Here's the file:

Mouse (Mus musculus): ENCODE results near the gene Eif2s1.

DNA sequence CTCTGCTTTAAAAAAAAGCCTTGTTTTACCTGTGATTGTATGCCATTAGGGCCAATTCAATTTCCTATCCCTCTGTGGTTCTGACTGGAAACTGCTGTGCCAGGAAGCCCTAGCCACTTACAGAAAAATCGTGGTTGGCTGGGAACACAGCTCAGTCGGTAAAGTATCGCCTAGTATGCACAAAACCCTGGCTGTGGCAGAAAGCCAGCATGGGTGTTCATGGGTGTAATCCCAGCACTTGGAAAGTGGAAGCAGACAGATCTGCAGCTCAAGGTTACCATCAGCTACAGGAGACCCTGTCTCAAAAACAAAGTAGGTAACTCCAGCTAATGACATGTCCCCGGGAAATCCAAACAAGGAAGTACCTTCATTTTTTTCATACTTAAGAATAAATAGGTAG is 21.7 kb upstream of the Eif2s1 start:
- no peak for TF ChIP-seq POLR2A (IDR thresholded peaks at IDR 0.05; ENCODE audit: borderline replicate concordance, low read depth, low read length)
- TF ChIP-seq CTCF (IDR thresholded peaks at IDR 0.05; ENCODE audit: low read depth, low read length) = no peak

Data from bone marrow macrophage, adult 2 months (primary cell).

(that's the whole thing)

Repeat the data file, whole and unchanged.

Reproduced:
Mouse (Mus musculus): ENCODE results near the gene Eif2s1.

DNA sequence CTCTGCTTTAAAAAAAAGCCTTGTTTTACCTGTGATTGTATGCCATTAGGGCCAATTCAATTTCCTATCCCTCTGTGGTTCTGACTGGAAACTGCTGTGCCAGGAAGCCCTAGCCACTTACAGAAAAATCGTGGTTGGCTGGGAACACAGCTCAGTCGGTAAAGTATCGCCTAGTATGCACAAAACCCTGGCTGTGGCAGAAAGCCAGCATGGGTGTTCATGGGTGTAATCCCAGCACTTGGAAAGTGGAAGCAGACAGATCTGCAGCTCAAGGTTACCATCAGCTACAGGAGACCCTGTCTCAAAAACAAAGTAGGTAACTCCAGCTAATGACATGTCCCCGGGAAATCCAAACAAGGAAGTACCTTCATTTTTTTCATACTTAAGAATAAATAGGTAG is 21.7 kb upstream of the Eif2s1 start:
- no peak for TF ChIP-seq POLR2A (IDR thresholded peaks at IDR 0.05; ENCODE audit: borderline replicate concordance, low read depth, low read length)
- TF ChIP-seq CTCF (IDR thresholded peaks at IDR 0.05; ENCODE audit: low read depth, low read length) = no peak

Data from bone marrow macrophage, adult 2 months (primary cell).